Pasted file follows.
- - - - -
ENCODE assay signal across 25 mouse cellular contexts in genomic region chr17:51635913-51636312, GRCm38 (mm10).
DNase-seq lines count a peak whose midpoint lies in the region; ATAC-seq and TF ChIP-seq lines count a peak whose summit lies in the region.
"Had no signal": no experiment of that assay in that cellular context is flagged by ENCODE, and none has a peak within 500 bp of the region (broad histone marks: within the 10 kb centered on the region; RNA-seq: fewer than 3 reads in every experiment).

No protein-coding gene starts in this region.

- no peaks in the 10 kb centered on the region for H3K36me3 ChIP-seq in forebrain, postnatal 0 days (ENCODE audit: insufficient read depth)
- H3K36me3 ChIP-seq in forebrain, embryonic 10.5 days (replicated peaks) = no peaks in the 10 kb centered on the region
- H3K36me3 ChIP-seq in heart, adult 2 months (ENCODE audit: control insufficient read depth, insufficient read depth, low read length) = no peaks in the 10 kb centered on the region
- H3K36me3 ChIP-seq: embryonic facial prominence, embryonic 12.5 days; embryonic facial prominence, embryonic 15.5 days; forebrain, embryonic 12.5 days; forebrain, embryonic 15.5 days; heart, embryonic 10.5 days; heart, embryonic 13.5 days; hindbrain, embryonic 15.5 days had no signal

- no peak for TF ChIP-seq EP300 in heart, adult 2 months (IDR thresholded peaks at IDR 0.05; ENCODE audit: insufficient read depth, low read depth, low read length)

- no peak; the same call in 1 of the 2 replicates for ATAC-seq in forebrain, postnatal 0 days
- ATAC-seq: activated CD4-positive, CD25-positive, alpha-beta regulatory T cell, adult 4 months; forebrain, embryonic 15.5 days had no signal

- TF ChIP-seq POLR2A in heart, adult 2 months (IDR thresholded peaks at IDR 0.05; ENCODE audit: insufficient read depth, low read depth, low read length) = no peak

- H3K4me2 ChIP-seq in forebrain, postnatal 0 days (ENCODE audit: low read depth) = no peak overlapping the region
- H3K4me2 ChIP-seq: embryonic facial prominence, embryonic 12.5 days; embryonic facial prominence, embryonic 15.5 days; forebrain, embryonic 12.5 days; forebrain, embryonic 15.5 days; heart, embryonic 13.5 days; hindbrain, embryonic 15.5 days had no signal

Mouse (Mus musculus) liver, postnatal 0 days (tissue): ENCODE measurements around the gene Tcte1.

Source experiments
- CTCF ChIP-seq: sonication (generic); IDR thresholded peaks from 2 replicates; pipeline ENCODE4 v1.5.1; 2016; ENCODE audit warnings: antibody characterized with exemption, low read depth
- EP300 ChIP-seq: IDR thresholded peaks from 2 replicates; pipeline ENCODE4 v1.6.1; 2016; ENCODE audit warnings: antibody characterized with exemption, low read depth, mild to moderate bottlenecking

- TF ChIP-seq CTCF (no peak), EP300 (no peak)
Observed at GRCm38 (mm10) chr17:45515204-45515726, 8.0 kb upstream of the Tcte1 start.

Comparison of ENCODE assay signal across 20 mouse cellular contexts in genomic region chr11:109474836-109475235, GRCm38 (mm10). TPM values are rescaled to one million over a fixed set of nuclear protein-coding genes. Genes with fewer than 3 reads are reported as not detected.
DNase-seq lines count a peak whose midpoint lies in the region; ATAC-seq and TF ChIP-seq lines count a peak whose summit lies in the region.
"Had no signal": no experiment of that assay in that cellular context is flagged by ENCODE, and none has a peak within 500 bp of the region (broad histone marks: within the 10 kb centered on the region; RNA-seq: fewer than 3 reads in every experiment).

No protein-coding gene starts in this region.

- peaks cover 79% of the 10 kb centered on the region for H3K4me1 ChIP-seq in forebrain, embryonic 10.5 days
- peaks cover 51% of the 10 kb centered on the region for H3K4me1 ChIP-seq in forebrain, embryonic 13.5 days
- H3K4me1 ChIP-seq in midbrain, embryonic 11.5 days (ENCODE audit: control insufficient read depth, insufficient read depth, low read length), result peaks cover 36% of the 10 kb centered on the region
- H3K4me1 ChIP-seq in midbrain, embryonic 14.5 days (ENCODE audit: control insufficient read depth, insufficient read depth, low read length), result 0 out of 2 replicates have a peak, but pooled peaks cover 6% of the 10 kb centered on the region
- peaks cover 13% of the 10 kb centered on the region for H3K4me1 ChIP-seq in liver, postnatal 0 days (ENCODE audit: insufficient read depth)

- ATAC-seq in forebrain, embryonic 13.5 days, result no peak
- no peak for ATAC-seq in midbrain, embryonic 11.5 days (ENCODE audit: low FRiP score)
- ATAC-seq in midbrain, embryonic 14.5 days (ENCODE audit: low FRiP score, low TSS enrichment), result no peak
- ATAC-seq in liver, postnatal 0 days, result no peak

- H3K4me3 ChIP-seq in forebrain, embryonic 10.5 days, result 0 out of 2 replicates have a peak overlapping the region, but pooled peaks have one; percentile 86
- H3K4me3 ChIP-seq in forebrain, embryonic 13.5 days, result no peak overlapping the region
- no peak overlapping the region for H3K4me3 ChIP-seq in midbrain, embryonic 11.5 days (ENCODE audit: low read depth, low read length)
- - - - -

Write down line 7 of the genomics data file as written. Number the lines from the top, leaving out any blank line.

- H3K36me3 ChIP-seq in heart, adult 2 months (ENCODE audit: control insufficient read depth, insufficient read depth, low read length) = no peaks in the 10 kb centered on the region